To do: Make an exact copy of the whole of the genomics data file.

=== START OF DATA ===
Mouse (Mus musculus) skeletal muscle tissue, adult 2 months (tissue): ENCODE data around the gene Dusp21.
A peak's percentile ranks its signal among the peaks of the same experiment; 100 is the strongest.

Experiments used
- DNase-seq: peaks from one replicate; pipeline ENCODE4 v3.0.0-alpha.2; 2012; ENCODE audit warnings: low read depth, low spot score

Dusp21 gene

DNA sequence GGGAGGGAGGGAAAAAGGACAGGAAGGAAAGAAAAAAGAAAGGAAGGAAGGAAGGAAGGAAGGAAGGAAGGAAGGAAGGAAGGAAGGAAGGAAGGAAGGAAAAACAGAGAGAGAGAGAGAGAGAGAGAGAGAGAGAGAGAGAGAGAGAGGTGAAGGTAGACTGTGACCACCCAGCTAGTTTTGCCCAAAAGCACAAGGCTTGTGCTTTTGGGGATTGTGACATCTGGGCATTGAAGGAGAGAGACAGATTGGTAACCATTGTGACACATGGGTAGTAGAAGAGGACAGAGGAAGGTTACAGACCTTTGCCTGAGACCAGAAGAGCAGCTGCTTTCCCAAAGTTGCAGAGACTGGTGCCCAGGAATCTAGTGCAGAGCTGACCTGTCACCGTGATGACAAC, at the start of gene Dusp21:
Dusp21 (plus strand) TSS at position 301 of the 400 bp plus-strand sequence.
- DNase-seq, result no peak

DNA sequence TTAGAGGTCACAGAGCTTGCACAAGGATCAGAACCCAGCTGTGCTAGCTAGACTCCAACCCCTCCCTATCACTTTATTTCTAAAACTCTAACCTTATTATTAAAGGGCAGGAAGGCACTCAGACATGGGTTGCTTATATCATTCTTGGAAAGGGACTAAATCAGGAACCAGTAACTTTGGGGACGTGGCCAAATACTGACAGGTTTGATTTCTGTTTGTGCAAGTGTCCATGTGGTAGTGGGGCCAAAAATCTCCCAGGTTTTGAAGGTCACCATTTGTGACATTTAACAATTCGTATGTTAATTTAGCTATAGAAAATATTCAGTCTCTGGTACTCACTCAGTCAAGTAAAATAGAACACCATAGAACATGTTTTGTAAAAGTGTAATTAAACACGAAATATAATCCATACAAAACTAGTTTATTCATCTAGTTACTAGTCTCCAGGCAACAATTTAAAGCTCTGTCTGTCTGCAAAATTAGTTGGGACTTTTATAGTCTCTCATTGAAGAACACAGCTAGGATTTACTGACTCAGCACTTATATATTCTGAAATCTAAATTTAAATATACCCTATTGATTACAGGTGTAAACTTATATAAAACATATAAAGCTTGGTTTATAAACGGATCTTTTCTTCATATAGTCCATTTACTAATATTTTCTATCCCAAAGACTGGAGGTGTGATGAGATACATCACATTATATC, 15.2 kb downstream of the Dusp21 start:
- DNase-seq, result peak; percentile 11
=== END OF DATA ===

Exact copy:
Mouse (Mus musculus) skeletal muscle tissue, adult 2 months (tissue): ENCODE data around the gene Dusp21.
A peak's percentile ranks its signal among the peaks of the same experiment; 100 is the strongest.

Experiments used
- DNase-seq: peaks from one replicate; pipeline ENCODE4 v3.0.0-alpha.2; 2012; ENCODE audit warnings: low read depth, low spot score

Dusp21 gene

DNA sequence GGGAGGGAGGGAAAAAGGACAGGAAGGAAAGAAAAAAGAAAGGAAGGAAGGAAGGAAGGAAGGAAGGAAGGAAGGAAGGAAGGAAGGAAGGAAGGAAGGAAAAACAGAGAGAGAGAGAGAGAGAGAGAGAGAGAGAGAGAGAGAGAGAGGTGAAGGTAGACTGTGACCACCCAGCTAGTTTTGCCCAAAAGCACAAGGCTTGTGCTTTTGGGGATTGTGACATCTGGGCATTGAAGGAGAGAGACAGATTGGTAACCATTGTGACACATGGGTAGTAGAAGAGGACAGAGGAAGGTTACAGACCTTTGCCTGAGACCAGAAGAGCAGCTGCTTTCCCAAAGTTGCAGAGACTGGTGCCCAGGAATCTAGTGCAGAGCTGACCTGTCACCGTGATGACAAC, at the start of gene Dusp21:
Dusp21 (plus strand) TSS at position 301 of the 400 bp plus-strand sequence.
- DNase-seq, result no peak

DNA sequence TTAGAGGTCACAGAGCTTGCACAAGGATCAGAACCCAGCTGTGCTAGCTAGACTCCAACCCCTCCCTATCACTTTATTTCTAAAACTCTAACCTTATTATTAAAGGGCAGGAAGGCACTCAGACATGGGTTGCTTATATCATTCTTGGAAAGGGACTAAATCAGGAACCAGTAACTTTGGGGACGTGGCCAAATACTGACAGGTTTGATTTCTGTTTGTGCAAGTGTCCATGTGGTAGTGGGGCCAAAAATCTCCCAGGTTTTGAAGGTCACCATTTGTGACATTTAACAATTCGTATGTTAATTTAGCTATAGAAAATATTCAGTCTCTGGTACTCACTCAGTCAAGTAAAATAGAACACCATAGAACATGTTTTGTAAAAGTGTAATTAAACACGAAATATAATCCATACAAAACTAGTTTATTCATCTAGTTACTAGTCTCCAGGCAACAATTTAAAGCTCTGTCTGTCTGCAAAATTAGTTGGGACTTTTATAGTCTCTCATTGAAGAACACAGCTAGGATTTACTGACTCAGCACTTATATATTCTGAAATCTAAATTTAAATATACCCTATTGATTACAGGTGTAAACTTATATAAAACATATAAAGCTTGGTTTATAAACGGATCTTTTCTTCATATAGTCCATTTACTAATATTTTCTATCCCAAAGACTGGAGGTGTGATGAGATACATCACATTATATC, 15.2 kb downstream of the Dusp21 start:
- DNase-seq, result peak; percentile 11